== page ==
The Court of Civil Appeals on June 28, 1907, handed down an opinion ( 103 S.W. 836), in which it declined to make an order directing the receiver in the Federal Court to surrender possession, but did direct its receiver, in conjunction with the law officers of the State of Texas, to appear before the Circuit Court of the United States for the Eastern District of Texas, and to there urge the rights of the State and the prior jurisdiction of its courts over the property in question, and to ask for such orders, decrees and judgments as might be proper and necessary to protect that jurisdiction.
Thereafter, on July 1, 1907, the State of Texas, through its officers and Eckhardt as receiver, applied to the Circuit Court of the United States and prayed it to set aside and annul its order appointing a Federal receiver. On July 15 the Circuit Court refused to grant the prayer of the State of Texas and the state receiver. The State of Texas and Eckhardt as receiver took an appeal from the order of June 19, 1907, appointing the Federal receiver, and from the order of July 15, 1907, refusing to vacate the order appointing Dorchester receiver. Thereupon the matter came on for hearing in the Circuit Court of Appeals, and that court, holding that the state court had first acquired jurisdiction in the matter, reversed and vacated the order of the Circuit Court appointing a receiver, and remanded the case to the Circuit Court, with directions to discharge the receiver, and to tax all the costs of the receivership against the complainant. 158 F. 705.
If the state court had acquired jurisdiction over the property by the proceedings for the appointment of its receiver, and had not lost the same by the subsequent proceedings, then, upon well-settled principles, often recognized and enforced in this court, there should be no interference with the action of the state courts while thus exercising its authorized jurisdiction. The Federal and state courts exercise jurisdiction within the same territory, derived from and controlled by separate and distinct authority, and are therefore required, upon every principle of justice and propriety, to respect the jurisdiction once acquired over property by a court of the other sovereignty. If a court of competent jurisdiction, Federal or state, has taken possession of property, or by its procedure has obtained jurisdiction over the same, such property is withdrawn from the jurisdiction of the courts of the other authority as effectually as if the property had been entirely removed to the territory of another sovereignty. Wabash Railroad v. Adelbert College, 208 U.S. 38, and previous cases in this court cited therein at page 54.
The Circuit Court of the United States, in the appointment of a receiver in this case, seems to have proceeded upon the theory that the proceedings in the state court had left the property in such a situation that it was no longer in custodia legis, and was liable to seizure by adverse proceedings.
This situation had arisen, in the view of the Circuit Court, because the Waters-Pierce Oil Company had given a bond securing the amount of penalties awarded against it by the judgment, and had also given a bond in the sum of $100,000 in order to suspend the powers of the receiver to act pending the appeal; and, in the view of the learned circuit judge, the court of last resort of the State of Texas had established the rule that an appeal from such order, and the giving of the security required by the court, had the effect of returning the property to the owner, and to make the order appointing the receiver inoperative. "It appears to me," says the learned judge, "that they [the Texas cases] announce the doctrine that the powers of the receiver cease, and that the adverse party takes the security which the law furnishes, and the defendant takes his property, with the right to use, control and dispose of the same." 158 F. 717.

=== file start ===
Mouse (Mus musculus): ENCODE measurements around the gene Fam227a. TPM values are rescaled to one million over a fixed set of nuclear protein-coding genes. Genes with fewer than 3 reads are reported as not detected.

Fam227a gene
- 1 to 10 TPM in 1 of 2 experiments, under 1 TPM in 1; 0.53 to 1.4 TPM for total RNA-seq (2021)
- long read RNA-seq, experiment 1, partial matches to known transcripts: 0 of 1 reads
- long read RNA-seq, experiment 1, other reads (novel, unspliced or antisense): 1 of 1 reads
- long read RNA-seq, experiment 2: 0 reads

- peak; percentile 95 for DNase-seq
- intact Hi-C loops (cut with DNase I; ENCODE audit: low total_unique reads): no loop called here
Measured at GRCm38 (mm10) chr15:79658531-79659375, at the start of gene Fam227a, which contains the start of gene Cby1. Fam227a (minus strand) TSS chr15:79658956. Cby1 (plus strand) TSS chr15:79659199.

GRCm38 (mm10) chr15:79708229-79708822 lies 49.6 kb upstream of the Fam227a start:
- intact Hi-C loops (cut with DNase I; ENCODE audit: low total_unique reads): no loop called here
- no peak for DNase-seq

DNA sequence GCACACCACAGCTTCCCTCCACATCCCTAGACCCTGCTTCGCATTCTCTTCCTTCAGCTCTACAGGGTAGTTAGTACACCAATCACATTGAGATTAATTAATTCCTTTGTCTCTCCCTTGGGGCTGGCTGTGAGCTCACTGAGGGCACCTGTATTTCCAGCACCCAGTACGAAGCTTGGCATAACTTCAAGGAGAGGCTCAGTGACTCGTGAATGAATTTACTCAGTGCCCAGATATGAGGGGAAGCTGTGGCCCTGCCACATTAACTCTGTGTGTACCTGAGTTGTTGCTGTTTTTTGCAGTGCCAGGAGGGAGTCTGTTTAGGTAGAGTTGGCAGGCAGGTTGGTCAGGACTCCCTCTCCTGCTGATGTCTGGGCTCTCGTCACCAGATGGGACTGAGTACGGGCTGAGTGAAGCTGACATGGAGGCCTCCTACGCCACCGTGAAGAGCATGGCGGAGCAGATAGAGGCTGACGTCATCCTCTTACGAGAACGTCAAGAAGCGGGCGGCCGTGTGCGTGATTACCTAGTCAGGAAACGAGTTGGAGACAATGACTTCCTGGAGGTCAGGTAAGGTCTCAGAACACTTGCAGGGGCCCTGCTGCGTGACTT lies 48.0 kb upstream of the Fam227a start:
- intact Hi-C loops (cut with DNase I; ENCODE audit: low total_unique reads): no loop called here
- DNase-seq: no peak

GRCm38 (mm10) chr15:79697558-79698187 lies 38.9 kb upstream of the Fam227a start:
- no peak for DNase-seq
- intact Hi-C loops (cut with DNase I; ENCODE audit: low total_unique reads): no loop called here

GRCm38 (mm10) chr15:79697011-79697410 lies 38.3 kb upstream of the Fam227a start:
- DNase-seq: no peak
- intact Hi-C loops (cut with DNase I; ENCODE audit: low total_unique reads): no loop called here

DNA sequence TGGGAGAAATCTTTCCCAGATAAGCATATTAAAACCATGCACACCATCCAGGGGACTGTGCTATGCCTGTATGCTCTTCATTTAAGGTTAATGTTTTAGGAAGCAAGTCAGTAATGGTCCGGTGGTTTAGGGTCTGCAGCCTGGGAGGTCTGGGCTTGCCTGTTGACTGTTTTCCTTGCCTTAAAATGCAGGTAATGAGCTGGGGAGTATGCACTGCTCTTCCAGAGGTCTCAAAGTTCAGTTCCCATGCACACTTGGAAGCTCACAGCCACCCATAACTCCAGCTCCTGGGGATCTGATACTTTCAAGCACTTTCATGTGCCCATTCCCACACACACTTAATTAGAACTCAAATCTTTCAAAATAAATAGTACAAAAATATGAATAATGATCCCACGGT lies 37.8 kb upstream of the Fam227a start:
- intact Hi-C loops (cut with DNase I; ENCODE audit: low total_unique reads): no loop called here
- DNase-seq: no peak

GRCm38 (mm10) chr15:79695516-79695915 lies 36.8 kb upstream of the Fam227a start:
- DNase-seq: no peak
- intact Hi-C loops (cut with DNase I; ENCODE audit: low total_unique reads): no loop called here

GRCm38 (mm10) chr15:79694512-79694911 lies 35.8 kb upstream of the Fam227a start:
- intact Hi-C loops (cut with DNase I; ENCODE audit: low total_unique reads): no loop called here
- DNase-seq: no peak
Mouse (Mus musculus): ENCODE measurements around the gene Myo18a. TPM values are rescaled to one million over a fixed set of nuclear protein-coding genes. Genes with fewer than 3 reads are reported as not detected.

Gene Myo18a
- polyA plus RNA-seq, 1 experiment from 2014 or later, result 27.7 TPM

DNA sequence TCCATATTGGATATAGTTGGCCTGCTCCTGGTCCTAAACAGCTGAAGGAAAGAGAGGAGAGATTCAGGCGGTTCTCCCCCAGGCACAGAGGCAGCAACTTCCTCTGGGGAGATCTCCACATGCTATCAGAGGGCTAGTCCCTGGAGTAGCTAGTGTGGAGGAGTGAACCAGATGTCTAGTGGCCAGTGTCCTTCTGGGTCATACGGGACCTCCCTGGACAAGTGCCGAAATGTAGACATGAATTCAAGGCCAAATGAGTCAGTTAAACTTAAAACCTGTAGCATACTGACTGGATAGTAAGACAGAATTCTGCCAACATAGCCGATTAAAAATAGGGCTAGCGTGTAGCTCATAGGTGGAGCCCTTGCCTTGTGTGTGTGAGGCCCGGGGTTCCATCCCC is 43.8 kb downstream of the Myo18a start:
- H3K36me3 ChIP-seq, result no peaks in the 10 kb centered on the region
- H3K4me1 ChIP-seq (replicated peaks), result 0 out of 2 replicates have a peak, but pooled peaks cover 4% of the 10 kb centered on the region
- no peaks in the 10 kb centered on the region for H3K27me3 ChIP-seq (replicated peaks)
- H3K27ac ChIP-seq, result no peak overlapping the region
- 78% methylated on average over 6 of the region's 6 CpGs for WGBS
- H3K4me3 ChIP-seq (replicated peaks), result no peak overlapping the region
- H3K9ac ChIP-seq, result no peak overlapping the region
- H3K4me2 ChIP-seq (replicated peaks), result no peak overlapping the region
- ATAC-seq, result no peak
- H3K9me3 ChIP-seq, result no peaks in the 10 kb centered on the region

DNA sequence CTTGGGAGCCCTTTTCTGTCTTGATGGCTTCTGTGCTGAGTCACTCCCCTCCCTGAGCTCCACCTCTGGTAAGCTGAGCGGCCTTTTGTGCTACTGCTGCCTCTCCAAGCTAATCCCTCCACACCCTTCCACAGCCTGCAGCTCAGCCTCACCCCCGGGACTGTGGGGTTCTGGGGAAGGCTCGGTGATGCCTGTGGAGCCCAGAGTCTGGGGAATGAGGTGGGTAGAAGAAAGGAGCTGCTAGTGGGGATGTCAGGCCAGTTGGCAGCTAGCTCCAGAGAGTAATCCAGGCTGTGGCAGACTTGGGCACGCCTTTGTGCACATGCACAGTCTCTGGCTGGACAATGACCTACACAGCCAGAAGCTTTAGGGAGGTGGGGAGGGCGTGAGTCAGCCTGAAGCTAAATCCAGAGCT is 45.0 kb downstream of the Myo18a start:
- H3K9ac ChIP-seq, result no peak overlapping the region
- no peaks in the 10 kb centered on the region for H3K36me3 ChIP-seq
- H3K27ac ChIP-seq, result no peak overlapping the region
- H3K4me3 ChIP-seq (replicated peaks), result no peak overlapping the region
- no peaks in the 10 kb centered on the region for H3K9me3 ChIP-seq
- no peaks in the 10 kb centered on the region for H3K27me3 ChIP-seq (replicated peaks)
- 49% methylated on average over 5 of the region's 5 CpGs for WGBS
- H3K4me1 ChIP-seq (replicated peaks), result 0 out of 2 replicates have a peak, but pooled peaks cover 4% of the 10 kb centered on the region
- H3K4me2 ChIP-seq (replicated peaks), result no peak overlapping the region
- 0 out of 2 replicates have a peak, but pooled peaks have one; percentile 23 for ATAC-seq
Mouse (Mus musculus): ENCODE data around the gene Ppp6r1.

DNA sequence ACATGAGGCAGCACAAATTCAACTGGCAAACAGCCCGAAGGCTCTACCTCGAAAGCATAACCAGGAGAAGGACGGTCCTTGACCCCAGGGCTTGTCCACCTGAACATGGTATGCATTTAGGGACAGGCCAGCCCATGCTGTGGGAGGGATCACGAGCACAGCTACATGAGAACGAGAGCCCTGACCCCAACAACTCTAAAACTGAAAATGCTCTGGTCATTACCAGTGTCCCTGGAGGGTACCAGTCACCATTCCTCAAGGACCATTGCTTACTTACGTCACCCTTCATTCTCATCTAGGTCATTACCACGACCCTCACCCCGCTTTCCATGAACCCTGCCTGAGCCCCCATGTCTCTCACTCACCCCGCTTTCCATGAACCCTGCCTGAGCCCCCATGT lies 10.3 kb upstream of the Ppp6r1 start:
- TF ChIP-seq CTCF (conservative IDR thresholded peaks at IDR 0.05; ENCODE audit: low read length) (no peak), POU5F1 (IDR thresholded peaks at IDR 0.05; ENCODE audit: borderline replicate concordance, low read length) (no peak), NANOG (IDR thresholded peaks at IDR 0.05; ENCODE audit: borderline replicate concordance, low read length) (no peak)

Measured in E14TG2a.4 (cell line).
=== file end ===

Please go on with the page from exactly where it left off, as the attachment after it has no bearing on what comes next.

The Circuit Court of Appeals in this case, after reviewing the Texas cases, reached a different conclusion, and held that the rulings of the Supreme Court of Texas showed that the appeal and the giving of the bond had only the effect of suspending the order appointing the receiver, and that the court had not lost jurisdiction over the property by the bond given to supersede the order made.
If the courts of Texas had acquired jurisdiction over this property, and the subsequent procedure amounted to simply suspending the order appointing the receiver, then we are of opinion that the Federal court had no right to intervene. If it is established that the state court had acquired jurisdiction over this property before the application in the Federal court was made, the court of the State had the right to determine for itself, while continuing to lawfully exercise its prior jurisdiction, how far it would permit any other court to interfere with such possession and jurisdiction. People's Bank v. Calhoun, 102 U.S. 258, 261.
As already stated, after the case reached the Court of Civil Appeals of Texas an application was made for relief against the receiver appointed by the United States Circuit Court, and to obtain possession of the property. That court maintained ( 103 S.W. 836) that the state court had acquired jurisdiction over the property; that the effect of the appeal was simply to suspend the order appointing the receiver, and that the appellate court still had jurisdiction over the res the same as the trial court had; and the court cited the decisions of the Supreme Court of Texas which seem to support that view.
The Court of Civil Appeals subsequently affirmed the order appointing the receiver, holding that the proceeding was authorized under the act of April 11, 1907, and the general statutes of Texas, authorizing the appointment of a receiver where a corporation had forfeited its corporate rights. Article 1465, Sayles' Stats. of Texas.